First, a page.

I've lived abroad for about seven years now since I first moved to Costa Rica in 2011. (Wow, where does the time go?) Although I’ve spent time throughout Latin America and now Southeast Asia in that time, I’ve always managed to come home to Connecticut every year where I grew up, as well as my adopted home of California.
So instead of tracking time by the calendar year of January through December, I tend to consider my year when I leave and then when I get back to the U.S. – when I can see family and friends from my “old life,” eat way too much home cooking, and easily find clothing that actually fits.
On this tour of duty, I left from San Francisco on November 8, 2016 – Election Day. Next week, I’ll be touching down again in New York City for about seven weeks stateside.
Therefore, I thought it was the perfect time to reflect on my year (ok, eleven months) abroad with these top 10 memorable experiences:
I was lucky enough to go on an early morning hot air balloon ride at dawn on February 9, the first day of the annual Pampanga Hot Air Balloon Festival and also my birthday. It wasn't cheap, but the view of the countryside farms and villages below was breathtaking!
A friend was looking for someone to dress up as Santa for a Christmas party for sick children in Cebu, so I volunteered (“But why is Santa sweating so much?”). That’s how I got to know Everlasting Hope, a non-profit that helps poor kids with cancer and their families. Since a warm-hearted friend got a Santa suit custom made for me, I’ll be dressing up for the kids again next Christmas!
Through Everlasting Hope, I also got to know Liza Mae, an adorable and spirited 8-year old girl who is suffering from a cancerous tumor that covers her face. Lacking enough money for any medical care (or even proper shelter with a CR), I took on her cause, raising enough money from caring friends all over the world to get her treatment. I was even able to visit their humble shanty near the port in Cebu, where Liza Mae presented me with a drawing that says “Salamat” – now my prized possession in the world.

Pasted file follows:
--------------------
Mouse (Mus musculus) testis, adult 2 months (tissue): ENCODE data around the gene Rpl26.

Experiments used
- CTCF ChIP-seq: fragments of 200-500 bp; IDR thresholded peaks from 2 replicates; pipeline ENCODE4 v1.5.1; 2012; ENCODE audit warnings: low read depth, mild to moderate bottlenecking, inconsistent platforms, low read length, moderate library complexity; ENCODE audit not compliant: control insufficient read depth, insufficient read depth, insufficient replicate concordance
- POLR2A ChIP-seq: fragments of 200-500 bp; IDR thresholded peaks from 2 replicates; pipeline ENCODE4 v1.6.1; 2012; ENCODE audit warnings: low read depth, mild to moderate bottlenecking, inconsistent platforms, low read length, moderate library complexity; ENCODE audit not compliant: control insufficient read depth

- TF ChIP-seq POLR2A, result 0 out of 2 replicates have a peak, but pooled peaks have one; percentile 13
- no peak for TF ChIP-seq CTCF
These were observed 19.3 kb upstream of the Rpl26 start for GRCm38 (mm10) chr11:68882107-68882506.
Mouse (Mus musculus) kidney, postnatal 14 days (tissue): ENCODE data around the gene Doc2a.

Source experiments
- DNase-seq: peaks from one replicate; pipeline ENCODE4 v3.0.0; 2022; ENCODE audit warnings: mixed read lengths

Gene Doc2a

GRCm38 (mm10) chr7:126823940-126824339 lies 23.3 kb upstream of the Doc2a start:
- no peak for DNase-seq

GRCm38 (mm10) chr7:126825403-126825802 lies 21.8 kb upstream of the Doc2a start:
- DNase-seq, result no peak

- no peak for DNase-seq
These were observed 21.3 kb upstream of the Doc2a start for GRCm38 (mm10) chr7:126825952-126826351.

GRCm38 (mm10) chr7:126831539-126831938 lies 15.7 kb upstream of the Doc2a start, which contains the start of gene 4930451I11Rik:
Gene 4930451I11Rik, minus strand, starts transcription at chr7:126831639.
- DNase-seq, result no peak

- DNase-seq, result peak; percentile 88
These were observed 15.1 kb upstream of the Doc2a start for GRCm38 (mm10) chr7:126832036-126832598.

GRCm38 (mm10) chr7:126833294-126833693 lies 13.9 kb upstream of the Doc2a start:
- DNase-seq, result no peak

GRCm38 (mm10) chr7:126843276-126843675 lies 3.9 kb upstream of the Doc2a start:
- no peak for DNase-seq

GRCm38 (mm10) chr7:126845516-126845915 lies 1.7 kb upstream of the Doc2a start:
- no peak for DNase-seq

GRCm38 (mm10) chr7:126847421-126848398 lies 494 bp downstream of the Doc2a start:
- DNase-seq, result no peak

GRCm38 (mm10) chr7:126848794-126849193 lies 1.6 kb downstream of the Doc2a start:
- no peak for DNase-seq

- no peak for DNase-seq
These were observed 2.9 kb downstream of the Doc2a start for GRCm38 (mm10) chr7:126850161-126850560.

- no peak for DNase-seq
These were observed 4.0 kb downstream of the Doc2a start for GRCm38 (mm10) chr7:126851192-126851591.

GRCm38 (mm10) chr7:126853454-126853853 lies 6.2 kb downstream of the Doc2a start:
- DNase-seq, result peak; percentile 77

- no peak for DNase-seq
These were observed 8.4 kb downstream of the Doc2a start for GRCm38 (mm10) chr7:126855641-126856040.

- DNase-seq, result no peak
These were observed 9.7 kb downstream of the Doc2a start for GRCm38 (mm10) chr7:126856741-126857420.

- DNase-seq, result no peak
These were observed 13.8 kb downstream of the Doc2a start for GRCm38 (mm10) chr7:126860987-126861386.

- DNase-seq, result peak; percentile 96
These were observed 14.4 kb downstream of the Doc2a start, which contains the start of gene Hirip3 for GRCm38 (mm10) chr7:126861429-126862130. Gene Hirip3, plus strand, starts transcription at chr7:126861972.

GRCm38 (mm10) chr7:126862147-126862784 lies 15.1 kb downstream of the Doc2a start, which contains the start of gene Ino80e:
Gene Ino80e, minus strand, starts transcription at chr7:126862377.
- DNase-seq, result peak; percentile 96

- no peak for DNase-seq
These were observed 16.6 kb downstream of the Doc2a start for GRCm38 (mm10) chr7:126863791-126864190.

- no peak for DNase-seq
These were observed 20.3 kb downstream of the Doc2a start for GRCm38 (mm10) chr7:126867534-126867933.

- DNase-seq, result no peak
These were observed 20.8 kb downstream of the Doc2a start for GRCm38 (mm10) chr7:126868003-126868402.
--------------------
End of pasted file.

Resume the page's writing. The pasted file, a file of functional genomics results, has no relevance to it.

Taking a weekend trip to Tagaytay with two great friends, Trevor and Laarni, we hopped on a ferry to Taal Island. After a hot and dusty hour hike to the top, we were rewarded with a once-in-a-lifetime view of an island inside a volcanic lake on an island inside another lake on an island. That’s one of the craziest things I’ve ever seen! I even got to hit golf balls into the volcanic crater. Fore!
When it came to branching out into mass media, 2017 was a super fun year for me. I was asked to be a guest on Jeff the Solar Guy’s radio show on 93.7 ENERGY FM, which led to DJ’ing own show on that station, rekindling a love affair with radio that goes back to my college days.
Additionally, for some strange reason, the hometown newspaper in my new adopted city, the Dumaguete MetroPost, invited me to write a weekly column. They even gave me carte blanche to write about whatever I want and express my personal opinions. I don't think they know what they're getting into! But so far, I've been tame and well-behaved in my column, and it’s a fantastic way to get to know my new community.